LONDON (Reuters) – The European steel and wind industries on Thursday urged the European Union to use upcoming legislation to ensure there is enough access to critical materials for green energy, including those that are not already targeted such as glass fibre.
The EU is due to unveil its Critical Raw Materials Act (CRMA) on March 8 to secure the bloc’s supply of critical raw materials, including lithium, cobalt, manganese and rare earths needed for electric vehicles (EVs).
“The CRMA must break Europe’s dependency on a handful of exporting countries,” said a joint statement from industry groups WindEurope and Eurofer.
Europe is dependent on China for rare earths and core materials for making glass fibre, which along with scrap metal, the two groups say should be included in the critical minerals category of materials needed for green transition.
Rare earths are used for permanent magnets in EVs and wind turbines while glass fibre is used for wind turbine blades.
“The act must cover all the key materials needed in industries delivering the green transition. That means secondary materials such as glass fibre as well as raw materials such as rare earths,” said WindEurope Chief Executive Giles Dickson.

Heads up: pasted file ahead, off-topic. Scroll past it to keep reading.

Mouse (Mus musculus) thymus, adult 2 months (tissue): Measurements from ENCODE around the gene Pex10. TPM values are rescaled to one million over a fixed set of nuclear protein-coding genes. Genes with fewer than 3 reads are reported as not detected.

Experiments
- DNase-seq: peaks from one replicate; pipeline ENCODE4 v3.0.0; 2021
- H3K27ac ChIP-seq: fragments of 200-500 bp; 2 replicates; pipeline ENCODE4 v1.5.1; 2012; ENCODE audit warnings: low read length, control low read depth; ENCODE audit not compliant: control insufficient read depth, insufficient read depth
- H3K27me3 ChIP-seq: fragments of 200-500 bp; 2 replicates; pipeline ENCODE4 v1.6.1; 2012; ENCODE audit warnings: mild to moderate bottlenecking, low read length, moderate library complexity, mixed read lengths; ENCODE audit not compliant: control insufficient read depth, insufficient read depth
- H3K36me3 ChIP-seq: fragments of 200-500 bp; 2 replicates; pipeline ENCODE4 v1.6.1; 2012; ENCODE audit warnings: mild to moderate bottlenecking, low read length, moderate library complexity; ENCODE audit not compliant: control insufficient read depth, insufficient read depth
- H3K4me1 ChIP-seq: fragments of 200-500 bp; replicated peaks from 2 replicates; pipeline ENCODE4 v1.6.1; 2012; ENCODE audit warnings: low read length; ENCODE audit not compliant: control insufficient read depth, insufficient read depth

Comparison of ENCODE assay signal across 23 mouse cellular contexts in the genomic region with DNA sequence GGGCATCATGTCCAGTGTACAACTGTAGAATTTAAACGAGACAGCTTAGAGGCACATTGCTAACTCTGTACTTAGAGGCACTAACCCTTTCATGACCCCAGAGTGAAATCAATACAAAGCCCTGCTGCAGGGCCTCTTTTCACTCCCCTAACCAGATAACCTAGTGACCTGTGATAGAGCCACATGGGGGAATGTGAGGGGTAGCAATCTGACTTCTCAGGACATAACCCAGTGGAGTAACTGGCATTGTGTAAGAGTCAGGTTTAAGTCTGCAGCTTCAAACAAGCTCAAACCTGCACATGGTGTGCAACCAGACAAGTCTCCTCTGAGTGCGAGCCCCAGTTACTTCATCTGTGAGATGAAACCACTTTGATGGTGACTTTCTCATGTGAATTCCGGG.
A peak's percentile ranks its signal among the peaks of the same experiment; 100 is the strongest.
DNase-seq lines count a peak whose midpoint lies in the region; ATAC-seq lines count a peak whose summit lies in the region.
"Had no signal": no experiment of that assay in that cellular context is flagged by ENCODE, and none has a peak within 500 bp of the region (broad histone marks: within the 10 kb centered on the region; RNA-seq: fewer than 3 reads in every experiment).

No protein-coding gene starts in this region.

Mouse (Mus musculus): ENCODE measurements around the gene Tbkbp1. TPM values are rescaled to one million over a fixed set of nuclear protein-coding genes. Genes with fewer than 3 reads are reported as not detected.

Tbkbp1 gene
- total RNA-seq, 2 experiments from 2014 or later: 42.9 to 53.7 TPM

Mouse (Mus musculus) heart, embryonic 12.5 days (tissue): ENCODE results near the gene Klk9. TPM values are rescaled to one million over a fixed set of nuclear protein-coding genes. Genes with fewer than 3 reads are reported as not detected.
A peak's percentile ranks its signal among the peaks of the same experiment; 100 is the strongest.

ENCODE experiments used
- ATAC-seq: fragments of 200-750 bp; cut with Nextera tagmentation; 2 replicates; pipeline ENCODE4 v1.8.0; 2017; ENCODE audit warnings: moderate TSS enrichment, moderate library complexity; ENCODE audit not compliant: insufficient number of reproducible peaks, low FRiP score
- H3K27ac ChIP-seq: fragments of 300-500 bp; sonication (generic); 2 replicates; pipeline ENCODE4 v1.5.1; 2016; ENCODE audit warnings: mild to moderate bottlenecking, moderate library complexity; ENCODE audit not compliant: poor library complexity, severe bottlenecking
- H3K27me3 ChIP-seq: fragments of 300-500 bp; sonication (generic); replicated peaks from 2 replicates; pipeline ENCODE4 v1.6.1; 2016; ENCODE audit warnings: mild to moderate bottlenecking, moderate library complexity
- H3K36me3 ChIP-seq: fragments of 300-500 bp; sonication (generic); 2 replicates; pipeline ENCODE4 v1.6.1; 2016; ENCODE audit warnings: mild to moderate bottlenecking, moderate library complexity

The two sectors are interdependent – steel is used for building wind turbine towers while wind energy will be a key driver to help the steel sector cut its carbon footprint.
Scrap steel has been overlooked as critical to Europe, the groups said.
“Despite its critical importance for a successful decarbonisation of the steel sector and its value chain, scrap is the most exported waste stream from the EU to third countries,” the statement said.
European Commissioner Thierry Breton this week urged European financiers to provide more funding to suppliers of the minerals.
(Reporting by Eric Onstad. Editing by Jane Merriman)